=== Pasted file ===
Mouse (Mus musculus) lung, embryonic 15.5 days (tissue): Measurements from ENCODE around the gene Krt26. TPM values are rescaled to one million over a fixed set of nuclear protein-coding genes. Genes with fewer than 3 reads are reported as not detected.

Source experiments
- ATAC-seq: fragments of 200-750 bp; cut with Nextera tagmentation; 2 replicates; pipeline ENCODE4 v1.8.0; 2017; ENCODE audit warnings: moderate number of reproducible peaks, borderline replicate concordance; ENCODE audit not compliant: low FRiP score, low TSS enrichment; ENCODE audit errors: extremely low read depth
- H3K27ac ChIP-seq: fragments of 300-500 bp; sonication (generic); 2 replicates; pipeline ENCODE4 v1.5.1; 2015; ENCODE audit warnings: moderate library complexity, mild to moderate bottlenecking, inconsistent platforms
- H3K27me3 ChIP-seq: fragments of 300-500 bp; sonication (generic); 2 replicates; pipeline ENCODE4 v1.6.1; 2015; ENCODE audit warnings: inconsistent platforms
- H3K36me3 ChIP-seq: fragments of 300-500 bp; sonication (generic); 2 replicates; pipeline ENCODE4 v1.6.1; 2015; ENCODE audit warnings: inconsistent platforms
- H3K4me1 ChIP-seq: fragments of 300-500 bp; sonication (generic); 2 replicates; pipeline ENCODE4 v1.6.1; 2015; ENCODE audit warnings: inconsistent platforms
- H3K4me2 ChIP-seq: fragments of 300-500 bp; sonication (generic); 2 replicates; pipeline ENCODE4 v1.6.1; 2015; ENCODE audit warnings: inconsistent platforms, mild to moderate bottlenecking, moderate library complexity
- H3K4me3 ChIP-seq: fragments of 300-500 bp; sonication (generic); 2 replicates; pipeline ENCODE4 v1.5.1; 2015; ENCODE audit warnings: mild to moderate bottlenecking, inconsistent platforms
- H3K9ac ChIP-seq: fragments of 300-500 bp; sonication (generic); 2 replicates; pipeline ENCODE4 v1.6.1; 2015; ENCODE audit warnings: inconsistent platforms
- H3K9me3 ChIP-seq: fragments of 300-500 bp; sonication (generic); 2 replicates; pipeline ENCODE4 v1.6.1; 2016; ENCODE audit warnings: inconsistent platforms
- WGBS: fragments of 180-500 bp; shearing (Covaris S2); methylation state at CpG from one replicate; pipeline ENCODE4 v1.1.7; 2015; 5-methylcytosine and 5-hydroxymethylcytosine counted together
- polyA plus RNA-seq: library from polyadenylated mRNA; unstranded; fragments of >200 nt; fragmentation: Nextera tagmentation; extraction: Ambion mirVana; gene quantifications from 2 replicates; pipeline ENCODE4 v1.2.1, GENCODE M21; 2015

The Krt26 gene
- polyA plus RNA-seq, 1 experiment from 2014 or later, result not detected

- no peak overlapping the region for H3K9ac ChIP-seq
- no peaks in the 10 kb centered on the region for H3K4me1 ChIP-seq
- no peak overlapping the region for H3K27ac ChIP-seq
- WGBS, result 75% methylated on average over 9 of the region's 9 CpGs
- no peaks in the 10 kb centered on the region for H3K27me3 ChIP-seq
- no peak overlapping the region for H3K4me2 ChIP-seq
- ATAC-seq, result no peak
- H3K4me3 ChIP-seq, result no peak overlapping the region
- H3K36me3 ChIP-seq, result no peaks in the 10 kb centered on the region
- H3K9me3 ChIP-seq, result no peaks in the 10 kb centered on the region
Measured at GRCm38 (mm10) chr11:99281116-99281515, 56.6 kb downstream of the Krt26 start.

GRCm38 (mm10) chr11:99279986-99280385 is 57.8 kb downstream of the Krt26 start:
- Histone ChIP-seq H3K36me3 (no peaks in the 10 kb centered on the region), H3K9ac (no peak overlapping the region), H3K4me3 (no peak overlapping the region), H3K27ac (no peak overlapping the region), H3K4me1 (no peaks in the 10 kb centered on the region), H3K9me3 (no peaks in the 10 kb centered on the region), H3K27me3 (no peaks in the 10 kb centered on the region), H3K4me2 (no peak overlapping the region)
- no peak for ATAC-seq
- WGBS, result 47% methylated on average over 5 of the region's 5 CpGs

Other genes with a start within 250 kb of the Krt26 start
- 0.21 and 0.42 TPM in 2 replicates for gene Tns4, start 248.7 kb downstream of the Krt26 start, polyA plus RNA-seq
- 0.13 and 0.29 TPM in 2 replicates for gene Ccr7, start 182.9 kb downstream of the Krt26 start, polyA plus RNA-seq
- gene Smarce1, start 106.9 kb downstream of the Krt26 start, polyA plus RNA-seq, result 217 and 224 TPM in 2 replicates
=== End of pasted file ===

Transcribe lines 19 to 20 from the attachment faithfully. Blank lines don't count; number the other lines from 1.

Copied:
- WGBS, result 75% methylated on average over 9 of the region's 9 CpGs
- no peaks in the 10 kb centered on the region for H3K27me3 ChIP-seq